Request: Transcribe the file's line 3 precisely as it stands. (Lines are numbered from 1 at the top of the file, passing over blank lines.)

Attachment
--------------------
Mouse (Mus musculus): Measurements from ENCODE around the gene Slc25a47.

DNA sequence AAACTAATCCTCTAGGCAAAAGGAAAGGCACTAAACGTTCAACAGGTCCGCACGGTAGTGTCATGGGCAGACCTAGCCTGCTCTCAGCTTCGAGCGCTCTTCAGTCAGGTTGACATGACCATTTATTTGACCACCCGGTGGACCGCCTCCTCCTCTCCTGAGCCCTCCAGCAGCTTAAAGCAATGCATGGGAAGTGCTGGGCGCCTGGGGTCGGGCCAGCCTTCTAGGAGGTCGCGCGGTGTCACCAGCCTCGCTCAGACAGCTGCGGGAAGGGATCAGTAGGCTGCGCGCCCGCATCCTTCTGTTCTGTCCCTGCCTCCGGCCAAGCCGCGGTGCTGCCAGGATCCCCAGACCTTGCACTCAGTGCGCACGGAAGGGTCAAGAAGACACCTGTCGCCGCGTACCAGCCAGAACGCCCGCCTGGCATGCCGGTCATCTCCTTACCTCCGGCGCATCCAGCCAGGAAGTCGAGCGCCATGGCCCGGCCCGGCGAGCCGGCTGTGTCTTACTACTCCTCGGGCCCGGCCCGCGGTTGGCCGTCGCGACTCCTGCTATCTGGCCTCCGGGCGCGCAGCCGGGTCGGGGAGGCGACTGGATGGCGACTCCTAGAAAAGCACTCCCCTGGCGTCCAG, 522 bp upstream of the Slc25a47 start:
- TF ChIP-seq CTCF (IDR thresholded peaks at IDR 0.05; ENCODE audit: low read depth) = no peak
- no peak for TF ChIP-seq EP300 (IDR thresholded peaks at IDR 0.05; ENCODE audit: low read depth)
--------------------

- TF ChIP-seq CTCF (IDR thresholded peaks at IDR 0.05; ENCODE audit: low read depth) = no peak